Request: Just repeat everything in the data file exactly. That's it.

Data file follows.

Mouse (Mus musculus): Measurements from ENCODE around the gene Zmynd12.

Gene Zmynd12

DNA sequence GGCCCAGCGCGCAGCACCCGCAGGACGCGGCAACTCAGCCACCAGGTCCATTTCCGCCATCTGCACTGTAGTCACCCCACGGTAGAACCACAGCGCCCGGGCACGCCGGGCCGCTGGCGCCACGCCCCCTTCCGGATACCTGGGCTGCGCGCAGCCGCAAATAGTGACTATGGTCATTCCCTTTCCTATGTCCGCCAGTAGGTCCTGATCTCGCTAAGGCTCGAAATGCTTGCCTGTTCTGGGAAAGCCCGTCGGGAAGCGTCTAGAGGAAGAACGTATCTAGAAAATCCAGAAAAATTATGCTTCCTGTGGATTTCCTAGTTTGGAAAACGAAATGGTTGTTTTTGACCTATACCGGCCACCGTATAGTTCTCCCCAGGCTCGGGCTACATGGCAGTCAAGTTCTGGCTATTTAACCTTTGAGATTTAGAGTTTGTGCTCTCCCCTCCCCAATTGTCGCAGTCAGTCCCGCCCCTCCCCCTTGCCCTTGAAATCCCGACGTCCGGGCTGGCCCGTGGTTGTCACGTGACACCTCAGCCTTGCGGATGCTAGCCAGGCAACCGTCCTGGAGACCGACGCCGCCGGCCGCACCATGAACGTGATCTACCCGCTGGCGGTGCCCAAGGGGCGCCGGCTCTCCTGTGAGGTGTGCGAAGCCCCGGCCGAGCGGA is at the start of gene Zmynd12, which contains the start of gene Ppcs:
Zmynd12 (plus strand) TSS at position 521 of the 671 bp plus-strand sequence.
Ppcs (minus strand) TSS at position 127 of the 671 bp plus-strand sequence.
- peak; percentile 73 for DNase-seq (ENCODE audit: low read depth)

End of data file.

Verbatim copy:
Mouse (Mus musculus): Measurements from ENCODE around the gene Zmynd12.

Gene Zmynd12

DNA sequence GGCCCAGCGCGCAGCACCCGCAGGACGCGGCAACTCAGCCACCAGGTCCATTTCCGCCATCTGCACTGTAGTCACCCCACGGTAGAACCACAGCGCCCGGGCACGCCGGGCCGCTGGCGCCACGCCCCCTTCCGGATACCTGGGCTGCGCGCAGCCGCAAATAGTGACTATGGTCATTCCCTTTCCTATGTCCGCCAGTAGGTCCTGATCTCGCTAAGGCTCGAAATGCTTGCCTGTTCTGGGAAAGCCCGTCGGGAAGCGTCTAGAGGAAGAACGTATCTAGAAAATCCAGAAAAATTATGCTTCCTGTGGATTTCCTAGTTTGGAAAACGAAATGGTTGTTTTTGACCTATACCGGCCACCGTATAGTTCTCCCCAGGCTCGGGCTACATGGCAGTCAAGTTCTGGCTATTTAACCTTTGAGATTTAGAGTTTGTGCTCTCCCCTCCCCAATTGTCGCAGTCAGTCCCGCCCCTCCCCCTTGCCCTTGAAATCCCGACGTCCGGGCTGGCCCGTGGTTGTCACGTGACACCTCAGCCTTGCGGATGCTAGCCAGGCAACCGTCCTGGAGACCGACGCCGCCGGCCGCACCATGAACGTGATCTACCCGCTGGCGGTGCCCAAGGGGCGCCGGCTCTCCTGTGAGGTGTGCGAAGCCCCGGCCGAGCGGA is at the start of gene Zmynd12, which contains the start of gene Ppcs:
Zmynd12 (plus strand) TSS at position 521 of the 671 bp plus-strand sequence.
Ppcs (minus strand) TSS at position 127 of the 671 bp plus-strand sequence.
- peak; percentile 73 for DNase-seq (ENCODE audit: low read depth)